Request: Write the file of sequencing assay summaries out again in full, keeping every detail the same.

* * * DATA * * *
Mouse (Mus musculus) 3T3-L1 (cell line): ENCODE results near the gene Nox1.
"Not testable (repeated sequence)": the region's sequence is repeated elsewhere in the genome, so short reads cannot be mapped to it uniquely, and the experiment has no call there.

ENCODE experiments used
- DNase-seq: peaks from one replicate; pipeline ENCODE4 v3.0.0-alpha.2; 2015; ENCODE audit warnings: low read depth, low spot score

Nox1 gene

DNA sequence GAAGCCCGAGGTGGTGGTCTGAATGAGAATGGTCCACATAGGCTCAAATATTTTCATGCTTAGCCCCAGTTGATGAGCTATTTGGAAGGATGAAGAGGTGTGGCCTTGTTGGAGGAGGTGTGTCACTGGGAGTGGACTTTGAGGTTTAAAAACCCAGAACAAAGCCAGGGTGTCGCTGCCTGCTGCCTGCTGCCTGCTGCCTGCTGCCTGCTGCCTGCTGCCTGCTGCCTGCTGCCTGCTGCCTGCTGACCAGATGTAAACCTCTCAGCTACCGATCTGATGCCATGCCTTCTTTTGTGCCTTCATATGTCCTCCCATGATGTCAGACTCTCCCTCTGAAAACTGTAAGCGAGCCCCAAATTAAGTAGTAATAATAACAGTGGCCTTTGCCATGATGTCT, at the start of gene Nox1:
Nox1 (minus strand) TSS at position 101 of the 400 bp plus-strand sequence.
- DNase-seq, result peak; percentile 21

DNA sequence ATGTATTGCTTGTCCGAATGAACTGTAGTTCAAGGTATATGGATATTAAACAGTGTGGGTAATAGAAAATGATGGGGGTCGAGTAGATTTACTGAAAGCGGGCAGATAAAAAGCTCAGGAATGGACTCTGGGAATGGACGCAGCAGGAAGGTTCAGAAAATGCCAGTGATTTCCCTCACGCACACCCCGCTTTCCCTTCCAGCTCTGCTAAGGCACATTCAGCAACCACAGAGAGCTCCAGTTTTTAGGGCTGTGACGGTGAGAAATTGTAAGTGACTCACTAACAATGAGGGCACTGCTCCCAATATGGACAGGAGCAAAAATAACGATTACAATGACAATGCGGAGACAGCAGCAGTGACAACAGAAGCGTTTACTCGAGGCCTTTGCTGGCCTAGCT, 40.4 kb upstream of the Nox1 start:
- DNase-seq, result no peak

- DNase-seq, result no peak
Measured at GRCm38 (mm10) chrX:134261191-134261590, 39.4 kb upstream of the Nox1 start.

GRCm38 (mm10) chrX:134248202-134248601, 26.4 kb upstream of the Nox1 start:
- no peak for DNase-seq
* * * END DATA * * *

Mouse (Mus musculus) 3T3-L1 (cell line): ENCODE results near the gene Nox1.
"Not testable (repeated sequence)": the region's sequence is repeated elsewhere in the genome, so short reads cannot be mapped to it uniquely, and the experiment has no call there.

ENCODE experiments used
- DNase-seq: peaks from one replicate; pipeline ENCODE4 v3.0.0-alpha.2; 2015; ENCODE audit warnings: low read depth, low spot score

Nox1 gene

DNA sequence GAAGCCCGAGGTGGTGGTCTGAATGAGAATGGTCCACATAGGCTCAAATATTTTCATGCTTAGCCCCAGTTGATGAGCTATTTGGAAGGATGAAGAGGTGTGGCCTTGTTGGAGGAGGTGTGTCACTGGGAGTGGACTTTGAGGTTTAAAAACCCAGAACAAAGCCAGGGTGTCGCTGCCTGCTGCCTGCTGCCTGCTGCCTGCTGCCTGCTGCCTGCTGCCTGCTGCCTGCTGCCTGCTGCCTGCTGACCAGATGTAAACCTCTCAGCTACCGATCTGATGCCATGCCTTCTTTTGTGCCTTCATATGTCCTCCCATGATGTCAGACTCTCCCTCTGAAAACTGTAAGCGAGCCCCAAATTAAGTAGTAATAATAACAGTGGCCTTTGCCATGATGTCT, at the start of gene Nox1:
Nox1 (minus strand) TSS at position 101 of the 400 bp plus-strand sequence.
- DNase-seq, result peak; percentile 21

DNA sequence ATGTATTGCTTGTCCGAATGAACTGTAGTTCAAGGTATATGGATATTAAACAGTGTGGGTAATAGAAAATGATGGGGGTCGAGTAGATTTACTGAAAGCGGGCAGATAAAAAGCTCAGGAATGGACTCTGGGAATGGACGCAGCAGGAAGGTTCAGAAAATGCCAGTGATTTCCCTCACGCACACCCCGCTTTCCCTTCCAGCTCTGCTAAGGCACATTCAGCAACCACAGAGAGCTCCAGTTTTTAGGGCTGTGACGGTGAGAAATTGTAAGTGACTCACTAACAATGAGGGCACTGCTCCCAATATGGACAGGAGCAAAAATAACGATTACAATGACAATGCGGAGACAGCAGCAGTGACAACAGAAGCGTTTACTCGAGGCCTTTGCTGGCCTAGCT, 40.4 kb upstream of the Nox1 start:
- DNase-seq, result no peak

- DNase-seq, result no peak
Measured at GRCm38 (mm10) chrX:134261191-134261590, 39.4 kb upstream of the Nox1 start.

GRCm38 (mm10) chrX:134248202-134248601, 26.4 kb upstream of the Nox1 start:
- no peak for DNase-seq